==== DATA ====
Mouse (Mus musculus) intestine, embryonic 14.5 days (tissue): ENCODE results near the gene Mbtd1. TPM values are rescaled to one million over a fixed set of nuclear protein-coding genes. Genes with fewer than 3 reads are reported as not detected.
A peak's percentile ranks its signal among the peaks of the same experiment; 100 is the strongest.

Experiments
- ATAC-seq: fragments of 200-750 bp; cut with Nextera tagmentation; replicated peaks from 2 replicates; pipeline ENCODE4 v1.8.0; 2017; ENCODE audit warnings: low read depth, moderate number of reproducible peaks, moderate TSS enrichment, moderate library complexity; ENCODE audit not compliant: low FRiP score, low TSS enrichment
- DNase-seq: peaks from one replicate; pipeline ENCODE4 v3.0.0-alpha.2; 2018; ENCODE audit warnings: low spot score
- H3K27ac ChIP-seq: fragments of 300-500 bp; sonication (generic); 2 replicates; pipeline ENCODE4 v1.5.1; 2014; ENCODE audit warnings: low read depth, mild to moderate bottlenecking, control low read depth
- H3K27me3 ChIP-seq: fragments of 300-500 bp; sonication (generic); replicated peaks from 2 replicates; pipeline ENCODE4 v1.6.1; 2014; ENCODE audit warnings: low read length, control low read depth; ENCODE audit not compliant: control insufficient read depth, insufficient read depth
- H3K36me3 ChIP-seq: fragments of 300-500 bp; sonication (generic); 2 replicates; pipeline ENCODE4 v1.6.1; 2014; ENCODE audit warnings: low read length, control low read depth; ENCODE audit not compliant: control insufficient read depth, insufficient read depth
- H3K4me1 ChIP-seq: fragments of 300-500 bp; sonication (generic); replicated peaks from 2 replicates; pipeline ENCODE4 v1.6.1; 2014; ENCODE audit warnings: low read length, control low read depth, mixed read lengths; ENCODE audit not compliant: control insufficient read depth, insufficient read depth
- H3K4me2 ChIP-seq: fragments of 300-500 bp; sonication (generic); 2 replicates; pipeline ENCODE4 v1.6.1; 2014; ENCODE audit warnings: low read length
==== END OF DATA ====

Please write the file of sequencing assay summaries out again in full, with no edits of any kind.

Mouse (Mus musculus) intestine, embryonic 14.5 days (tissue): ENCODE results near the gene Mbtd1. TPM values are rescaled to one million over a fixed set of nuclear protein-coding genes. Genes with fewer than 3 reads are reported as not detected.
A peak's percentile ranks its signal among the peaks of the same experiment; 100 is the strongest.

Experiments
- ATAC-seq: fragments of 200-750 bp; cut with Nextera tagmentation; replicated peaks from 2 replicates; pipeline ENCODE4 v1.8.0; 2017; ENCODE audit warnings: low read depth, moderate number of reproducible peaks, moderate TSS enrichment, moderate library complexity; ENCODE audit not compliant: low FRiP score, low TSS enrichment
- DNase-seq: peaks from one replicate; pipeline ENCODE4 v3.0.0-alpha.2; 2018; ENCODE audit warnings: low spot score
- H3K27ac ChIP-seq: fragments of 300-500 bp; sonication (generic); 2 replicates; pipeline ENCODE4 v1.5.1; 2014; ENCODE audit warnings: low read depth, mild to moderate bottlenecking, control low read depth
- H3K27me3 ChIP-seq: fragments of 300-500 bp; sonication (generic); replicated peaks from 2 replicates; pipeline ENCODE4 v1.6.1; 2014; ENCODE audit warnings: low read length, control low read depth; ENCODE audit not compliant: control insufficient read depth, insufficient read depth
- H3K36me3 ChIP-seq: fragments of 300-500 bp; sonication (generic); 2 replicates; pipeline ENCODE4 v1.6.1; 2014; ENCODE audit warnings: low read length, control low read depth; ENCODE audit not compliant: control insufficient read depth, insufficient read depth
- H3K4me1 ChIP-seq: fragments of 300-500 bp; sonication (generic); replicated peaks from 2 replicates; pipeline ENCODE4 v1.6.1; 2014; ENCODE audit warnings: low read length, control low read depth, mixed read lengths; ENCODE audit not compliant: control insufficient read depth, insufficient read depth
- H3K4me2 ChIP-seq: fragments of 300-500 bp; sonication (generic); 2 replicates; pipeline ENCODE4 v1.6.1; 2014; ENCODE audit warnings: low read length